participation in adult civic education, citizens should be able to recognize and
talk openly about moral choices and to make more reflective judgments about
Adult educators run the risk of being viewed as advocates for particular
positions or for specific solutions to public problems. Their role needs to be
made clear. Promoting study and reflection on public matters does not mean
advocating a particular solution or point of view. Rather it signals commitment
to facilitating full inquiry and understanding by the public regarding its
choices. Adult educators are advocates only in the sense of helping citizens
with the task of becoming informed about complex problems and choices that often
have long-term consequences.
Civic knowledge, skills, and the disposition to
use them in order to achieve a vision of the community that is desired can be
furthered through purposefully structured civic education. Informed judgment and
action with regard to the public's affairs--dynamic and effective citizenship in
full bloom--is the goal of adult civic education. Certainly, other imperatives
stemming from economic and social forces, technological and social change, and
demographic and occupational trends should command the attention of adult
educators. Yet none of the imperatives to which adult education agencies respond
is immune to the debilitating consequences of erosion of a strong and active
sense of citizenship.
The challenge is to infuse an understanding of citizen responsibilities and a
capacity for thinking about political issues in educational programs for
learners as diverse as pharmacists (continuing professional education),
tradespersons (adult vocational education), and high school dropouts (adult
basic education). All the purposes adults seek to attain through additional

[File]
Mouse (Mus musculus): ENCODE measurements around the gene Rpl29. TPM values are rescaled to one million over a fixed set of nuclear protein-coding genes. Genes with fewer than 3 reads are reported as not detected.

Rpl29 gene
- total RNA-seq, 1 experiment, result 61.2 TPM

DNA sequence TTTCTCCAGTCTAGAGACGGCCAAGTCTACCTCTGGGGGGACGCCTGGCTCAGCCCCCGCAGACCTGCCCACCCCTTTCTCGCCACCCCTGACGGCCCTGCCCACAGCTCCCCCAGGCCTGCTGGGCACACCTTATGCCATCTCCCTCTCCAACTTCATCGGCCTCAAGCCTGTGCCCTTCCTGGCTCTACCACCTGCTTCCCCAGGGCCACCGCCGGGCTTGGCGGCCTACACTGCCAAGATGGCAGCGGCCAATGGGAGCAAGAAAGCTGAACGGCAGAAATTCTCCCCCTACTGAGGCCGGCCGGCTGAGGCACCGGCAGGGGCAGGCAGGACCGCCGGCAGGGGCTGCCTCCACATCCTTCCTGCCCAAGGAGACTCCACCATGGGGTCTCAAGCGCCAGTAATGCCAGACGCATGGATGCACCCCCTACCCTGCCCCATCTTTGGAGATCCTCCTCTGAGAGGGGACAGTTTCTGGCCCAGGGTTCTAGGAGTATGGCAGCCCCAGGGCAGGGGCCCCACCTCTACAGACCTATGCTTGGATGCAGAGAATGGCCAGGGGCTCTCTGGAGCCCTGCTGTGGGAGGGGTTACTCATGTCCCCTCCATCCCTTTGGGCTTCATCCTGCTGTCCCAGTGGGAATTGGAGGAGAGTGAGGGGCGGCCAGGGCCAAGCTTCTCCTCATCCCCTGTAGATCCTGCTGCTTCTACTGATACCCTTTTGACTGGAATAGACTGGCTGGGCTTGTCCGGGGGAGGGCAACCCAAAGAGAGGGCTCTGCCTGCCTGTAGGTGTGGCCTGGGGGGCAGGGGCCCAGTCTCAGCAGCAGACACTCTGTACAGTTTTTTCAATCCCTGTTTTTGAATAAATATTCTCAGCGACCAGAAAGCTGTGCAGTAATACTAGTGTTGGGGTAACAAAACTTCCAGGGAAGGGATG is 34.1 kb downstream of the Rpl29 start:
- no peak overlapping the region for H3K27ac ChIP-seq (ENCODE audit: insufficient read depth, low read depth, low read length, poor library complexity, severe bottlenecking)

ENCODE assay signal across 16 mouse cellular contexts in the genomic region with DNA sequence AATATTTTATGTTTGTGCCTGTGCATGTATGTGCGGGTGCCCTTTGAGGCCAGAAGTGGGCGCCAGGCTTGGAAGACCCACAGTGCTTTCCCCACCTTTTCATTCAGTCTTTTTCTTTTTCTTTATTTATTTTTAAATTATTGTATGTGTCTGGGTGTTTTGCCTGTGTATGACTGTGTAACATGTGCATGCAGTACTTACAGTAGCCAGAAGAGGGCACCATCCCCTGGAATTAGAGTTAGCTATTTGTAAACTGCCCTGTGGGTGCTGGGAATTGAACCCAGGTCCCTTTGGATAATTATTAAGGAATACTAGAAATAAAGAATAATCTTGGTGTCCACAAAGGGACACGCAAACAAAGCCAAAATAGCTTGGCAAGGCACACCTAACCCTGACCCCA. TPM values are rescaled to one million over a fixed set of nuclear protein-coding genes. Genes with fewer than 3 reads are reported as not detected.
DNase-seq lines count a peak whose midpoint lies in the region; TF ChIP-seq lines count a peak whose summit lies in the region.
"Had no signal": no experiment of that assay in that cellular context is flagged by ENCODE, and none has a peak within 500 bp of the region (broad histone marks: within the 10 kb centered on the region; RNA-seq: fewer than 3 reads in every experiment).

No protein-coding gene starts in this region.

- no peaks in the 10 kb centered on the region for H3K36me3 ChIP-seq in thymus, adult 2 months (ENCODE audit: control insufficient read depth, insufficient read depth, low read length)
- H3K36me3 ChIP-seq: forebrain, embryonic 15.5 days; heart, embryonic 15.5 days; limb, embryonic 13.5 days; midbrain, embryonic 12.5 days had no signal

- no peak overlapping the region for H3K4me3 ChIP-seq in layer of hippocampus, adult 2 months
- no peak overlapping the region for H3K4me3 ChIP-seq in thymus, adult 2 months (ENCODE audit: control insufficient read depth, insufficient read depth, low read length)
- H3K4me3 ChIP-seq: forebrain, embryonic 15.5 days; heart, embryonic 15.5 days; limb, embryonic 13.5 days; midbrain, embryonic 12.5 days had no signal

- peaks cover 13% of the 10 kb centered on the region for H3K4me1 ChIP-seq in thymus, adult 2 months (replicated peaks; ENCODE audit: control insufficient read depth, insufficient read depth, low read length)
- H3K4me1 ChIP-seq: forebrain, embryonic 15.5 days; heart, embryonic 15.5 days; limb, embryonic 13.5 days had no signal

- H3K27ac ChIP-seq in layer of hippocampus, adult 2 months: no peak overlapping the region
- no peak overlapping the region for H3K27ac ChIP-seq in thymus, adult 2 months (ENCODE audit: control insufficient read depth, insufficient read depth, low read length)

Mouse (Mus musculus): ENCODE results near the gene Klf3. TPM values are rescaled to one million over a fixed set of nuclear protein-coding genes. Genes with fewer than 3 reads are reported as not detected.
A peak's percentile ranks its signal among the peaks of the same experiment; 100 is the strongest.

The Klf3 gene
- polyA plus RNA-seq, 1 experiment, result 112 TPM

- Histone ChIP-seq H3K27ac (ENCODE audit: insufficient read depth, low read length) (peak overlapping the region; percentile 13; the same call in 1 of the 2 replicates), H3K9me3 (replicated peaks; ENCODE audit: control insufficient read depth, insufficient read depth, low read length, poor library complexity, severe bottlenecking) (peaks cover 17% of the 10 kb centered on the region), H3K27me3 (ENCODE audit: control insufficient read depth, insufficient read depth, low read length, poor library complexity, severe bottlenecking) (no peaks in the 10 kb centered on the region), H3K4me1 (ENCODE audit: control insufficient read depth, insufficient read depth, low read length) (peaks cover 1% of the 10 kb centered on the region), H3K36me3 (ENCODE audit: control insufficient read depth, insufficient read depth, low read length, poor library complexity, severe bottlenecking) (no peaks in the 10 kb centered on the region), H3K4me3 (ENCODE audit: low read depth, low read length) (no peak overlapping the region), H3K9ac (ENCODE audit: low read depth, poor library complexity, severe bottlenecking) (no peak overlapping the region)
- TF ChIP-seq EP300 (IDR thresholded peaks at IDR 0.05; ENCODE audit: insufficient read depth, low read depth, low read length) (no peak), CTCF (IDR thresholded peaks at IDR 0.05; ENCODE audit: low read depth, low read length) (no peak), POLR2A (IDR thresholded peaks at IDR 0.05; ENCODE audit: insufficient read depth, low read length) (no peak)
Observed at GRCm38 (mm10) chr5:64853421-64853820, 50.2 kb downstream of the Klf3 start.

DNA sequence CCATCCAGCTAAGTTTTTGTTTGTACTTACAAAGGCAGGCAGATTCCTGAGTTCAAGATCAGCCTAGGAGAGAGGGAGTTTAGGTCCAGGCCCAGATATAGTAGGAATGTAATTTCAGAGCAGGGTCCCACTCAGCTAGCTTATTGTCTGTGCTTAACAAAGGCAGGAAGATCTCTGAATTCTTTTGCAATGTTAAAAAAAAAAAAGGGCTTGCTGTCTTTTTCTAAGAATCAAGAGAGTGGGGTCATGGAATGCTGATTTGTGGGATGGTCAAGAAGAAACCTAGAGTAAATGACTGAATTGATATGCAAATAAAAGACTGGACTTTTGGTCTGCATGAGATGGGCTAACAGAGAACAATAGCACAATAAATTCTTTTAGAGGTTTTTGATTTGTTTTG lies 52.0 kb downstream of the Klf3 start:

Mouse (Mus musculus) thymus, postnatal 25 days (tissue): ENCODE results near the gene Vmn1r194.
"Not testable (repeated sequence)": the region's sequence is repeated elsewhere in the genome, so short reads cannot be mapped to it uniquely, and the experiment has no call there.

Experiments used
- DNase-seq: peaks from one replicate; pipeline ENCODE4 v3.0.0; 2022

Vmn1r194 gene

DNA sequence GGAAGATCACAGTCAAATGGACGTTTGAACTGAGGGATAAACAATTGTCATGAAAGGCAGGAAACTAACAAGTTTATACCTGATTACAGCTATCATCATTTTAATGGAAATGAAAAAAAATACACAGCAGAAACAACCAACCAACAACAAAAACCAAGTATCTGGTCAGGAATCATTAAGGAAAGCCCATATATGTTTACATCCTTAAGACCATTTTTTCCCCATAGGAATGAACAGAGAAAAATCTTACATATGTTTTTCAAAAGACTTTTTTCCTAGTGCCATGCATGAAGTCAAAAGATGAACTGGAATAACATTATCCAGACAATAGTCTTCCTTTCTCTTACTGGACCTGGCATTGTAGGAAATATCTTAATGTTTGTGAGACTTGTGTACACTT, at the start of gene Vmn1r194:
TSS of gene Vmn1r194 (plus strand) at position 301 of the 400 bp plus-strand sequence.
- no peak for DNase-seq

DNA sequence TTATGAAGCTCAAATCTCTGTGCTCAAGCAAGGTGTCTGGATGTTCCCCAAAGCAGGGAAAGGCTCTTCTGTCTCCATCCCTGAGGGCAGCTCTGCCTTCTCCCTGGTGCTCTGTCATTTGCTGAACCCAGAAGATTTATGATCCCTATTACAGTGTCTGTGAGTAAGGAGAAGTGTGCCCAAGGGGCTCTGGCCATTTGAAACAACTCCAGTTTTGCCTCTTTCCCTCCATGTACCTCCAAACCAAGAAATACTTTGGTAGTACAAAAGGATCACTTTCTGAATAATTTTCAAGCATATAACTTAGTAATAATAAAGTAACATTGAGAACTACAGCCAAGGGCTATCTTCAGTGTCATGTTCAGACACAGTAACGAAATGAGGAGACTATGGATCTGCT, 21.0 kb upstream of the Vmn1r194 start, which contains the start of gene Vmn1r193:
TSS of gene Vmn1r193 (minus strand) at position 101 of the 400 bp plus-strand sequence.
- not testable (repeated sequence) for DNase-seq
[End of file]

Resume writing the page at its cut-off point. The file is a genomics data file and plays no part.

education, in the end, rest upon democracy as an enabling condition. As society
becomes more fragmented, and conversely, the world more interdependent, and as
technology improves life while making it more complex, the future of democracy
will increasingly depend on the ability of citizens to make wise and unselfish
The skills of citizenship can be learned through civic education programs
that encourage participants to move outside the confines of what is familiar and
comfortable and explore new information and perspectives. Civic education
promotes the ability to make connections, to see causal situations and outcomes,
and to understand the relationship between the individual and the larger
community. Civic education challenges citizens to recognize the
interrelationship of specific private issues with larger public problems and to
use civic skills in solving them.
Barber, B. STRONG DEMOCRACY. Berkeley:
University of California Press, 1984.
Bellah, R. and Associates. HABITS OF THE HEART: INDIVIDUALISM AND COMMITMENT
IN AMERICAN LIFE. Berkeley: University of California Press, 1985.
Boggs, D. L. "Civic Education: An Adult Education Imperative." ADULT
EDUCATION QUARTERLY 42, no. 1 (1991a): 46-55. (ERIC No. EJ 434 058)
Boggs, D. L. ADULT CIVIC EDUCATION. Springfield: Charles C. Thomas,
Boyte, H. COMMONWEALTH. New York: The Free Press, 1989.
Broder, D. "What It Takes to Build Democracy." WASHINGTON POST, December 31,
1989, p. 7C.
Janowitz, M. THE RECONSTRUCTION OF PATRIOTISM. Chicago: University of Chicago
Pratte, R. THE CIVIC IMPERATIVE. New York: Teachers College Press, 1988.
Yankelovich, Daniel. "Changing Public Values." KETTERING REVIEW (Fall 1988):